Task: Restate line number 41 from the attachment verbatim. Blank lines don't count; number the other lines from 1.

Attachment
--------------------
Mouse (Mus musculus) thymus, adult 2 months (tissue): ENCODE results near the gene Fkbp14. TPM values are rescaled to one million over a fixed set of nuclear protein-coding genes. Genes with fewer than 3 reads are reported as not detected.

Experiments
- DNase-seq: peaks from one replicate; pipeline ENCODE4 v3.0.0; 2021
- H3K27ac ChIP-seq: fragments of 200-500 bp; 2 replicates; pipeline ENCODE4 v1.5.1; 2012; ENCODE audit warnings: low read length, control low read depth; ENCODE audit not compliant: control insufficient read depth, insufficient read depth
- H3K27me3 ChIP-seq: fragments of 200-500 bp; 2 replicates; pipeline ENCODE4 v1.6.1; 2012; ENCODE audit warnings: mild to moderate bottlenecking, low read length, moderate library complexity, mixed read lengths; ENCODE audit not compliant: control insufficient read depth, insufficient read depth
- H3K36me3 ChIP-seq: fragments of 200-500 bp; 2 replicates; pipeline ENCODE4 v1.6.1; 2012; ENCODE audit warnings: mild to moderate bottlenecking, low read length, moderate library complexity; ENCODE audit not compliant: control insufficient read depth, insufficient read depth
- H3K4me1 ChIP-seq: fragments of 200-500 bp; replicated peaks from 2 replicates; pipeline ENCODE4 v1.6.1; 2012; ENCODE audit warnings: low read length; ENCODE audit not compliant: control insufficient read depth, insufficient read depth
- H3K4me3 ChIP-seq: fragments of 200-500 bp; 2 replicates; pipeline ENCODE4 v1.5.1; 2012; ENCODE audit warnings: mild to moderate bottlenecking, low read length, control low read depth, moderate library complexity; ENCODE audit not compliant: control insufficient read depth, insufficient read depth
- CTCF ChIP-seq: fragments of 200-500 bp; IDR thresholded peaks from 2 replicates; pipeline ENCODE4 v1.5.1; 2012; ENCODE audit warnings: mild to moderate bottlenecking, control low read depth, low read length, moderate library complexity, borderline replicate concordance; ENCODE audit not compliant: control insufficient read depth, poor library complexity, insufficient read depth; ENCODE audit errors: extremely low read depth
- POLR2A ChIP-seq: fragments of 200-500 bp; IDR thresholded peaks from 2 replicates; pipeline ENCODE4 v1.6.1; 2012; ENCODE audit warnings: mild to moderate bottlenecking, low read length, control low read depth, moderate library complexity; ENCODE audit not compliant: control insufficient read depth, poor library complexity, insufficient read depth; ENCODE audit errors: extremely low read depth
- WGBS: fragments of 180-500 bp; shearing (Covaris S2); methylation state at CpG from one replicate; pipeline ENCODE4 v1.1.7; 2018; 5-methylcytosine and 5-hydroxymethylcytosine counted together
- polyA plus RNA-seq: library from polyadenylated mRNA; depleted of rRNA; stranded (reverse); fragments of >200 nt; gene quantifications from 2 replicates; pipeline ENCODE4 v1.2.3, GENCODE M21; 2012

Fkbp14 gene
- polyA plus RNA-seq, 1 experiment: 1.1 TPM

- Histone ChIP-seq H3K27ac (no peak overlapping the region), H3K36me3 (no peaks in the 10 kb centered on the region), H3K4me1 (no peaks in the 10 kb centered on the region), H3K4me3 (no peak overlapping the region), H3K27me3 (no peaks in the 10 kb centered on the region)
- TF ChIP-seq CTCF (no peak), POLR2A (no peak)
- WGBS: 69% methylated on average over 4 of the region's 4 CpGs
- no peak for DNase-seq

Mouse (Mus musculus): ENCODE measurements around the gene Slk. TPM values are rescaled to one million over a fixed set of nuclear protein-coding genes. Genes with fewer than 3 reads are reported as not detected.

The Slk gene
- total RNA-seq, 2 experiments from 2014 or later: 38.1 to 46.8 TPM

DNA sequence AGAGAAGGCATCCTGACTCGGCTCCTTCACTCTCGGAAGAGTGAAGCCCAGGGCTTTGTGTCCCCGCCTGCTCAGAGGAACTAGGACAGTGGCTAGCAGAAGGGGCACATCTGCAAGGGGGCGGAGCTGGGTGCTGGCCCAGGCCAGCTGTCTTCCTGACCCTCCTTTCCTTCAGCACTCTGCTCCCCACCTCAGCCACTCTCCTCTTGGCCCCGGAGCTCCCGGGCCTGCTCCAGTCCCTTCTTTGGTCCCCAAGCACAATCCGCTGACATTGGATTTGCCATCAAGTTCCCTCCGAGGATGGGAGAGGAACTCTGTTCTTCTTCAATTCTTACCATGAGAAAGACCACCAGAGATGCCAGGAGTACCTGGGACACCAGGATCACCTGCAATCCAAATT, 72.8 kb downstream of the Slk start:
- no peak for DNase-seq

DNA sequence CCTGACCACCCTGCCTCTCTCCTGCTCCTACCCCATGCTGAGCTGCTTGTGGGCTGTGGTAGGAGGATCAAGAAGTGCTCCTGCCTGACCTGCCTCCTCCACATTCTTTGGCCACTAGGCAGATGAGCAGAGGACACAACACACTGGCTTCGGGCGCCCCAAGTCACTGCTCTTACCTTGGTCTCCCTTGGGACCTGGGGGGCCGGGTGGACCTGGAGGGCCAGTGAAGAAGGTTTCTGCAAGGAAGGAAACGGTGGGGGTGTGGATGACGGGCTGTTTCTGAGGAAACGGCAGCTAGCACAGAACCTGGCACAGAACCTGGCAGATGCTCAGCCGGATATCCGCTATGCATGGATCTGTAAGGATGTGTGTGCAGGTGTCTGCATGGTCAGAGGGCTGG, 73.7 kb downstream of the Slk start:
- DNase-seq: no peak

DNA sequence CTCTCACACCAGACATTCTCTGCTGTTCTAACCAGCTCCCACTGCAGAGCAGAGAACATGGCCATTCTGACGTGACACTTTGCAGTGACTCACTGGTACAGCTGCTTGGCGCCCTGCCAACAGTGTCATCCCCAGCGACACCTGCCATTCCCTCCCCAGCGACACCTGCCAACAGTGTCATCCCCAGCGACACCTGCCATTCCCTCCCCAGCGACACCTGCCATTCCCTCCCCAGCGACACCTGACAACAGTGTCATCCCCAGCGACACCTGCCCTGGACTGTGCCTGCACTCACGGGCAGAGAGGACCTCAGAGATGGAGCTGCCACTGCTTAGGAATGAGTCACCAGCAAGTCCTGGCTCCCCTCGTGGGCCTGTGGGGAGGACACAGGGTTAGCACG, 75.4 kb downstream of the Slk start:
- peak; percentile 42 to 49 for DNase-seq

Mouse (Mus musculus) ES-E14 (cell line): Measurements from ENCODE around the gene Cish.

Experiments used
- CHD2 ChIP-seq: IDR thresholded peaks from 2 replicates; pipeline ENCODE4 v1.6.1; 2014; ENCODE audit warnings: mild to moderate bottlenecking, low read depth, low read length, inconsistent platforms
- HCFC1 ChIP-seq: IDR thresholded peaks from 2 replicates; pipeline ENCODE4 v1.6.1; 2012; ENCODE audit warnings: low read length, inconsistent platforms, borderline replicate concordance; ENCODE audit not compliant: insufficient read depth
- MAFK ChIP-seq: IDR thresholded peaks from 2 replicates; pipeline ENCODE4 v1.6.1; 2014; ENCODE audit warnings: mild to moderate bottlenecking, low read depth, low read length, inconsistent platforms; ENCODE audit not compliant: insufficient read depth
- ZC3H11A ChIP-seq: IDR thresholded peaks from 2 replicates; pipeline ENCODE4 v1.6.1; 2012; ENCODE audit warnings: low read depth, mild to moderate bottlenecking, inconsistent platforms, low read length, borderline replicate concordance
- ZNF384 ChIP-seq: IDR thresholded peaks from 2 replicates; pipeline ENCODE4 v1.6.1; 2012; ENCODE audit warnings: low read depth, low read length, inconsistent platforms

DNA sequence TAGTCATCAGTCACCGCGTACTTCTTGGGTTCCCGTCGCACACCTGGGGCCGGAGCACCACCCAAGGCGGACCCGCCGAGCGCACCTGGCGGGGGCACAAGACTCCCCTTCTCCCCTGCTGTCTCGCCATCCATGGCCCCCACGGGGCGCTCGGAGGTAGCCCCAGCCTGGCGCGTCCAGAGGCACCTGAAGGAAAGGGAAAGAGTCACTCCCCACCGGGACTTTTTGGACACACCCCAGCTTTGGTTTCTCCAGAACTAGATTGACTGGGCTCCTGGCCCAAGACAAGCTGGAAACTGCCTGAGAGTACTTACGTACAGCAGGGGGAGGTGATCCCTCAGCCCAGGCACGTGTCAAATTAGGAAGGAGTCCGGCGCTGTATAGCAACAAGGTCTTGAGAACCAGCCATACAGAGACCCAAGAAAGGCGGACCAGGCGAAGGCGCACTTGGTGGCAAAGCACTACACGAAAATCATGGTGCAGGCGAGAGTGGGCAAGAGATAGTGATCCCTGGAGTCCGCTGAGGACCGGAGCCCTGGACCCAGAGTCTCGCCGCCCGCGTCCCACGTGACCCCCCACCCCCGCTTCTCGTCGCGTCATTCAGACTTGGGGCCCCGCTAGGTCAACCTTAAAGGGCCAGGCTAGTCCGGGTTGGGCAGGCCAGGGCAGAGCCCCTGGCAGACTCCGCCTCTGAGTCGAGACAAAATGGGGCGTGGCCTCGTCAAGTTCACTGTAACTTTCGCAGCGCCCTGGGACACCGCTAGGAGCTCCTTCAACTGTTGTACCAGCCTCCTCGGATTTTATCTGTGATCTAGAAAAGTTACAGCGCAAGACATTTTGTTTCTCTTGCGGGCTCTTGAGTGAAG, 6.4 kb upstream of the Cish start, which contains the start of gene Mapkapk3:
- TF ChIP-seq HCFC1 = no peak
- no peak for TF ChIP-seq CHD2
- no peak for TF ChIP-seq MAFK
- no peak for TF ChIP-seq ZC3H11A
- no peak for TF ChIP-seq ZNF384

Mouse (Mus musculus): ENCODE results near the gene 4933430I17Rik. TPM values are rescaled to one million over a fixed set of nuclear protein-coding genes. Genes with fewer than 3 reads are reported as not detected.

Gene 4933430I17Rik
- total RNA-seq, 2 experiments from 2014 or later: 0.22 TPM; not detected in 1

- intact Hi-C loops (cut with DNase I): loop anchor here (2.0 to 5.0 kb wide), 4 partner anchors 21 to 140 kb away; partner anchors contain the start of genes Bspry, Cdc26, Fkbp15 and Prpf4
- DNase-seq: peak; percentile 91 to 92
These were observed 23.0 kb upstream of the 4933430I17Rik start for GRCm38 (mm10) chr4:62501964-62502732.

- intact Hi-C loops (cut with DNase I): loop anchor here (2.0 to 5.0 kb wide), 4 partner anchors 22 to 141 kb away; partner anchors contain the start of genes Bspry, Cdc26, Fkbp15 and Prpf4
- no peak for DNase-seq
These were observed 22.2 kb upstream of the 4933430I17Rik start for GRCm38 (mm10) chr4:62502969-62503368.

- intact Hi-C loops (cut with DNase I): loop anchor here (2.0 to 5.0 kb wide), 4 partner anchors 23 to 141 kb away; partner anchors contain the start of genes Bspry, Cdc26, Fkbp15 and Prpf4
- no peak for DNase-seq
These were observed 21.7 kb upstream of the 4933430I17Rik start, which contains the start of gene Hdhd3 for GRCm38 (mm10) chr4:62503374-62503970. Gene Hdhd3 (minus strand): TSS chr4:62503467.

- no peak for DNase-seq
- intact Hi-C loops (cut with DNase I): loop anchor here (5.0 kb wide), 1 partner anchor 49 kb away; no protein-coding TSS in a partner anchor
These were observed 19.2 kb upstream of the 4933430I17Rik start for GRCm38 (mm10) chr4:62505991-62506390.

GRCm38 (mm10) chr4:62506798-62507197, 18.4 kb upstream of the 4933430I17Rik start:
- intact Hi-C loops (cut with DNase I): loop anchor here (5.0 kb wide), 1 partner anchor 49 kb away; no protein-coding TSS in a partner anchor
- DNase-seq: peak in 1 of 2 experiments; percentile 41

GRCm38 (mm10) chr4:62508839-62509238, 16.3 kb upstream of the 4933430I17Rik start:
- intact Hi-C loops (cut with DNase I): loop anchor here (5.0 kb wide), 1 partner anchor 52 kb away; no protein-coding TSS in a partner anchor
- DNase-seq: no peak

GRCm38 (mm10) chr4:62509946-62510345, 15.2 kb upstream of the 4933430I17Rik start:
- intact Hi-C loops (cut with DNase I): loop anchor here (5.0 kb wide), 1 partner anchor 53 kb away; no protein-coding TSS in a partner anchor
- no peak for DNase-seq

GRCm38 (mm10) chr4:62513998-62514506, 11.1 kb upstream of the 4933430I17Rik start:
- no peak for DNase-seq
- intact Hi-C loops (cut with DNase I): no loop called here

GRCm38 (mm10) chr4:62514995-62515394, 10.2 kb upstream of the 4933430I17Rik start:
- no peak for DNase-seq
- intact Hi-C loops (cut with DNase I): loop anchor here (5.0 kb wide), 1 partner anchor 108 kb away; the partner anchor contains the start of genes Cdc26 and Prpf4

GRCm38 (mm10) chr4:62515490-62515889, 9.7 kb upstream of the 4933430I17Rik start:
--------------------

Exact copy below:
Mouse (Mus musculus): ENCODE results near the gene 4933430I17Rik. TPM values are rescaled to one million over a fixed set of nuclear protein-coding genes. Genes with fewer than 3 reads are reported as not detected.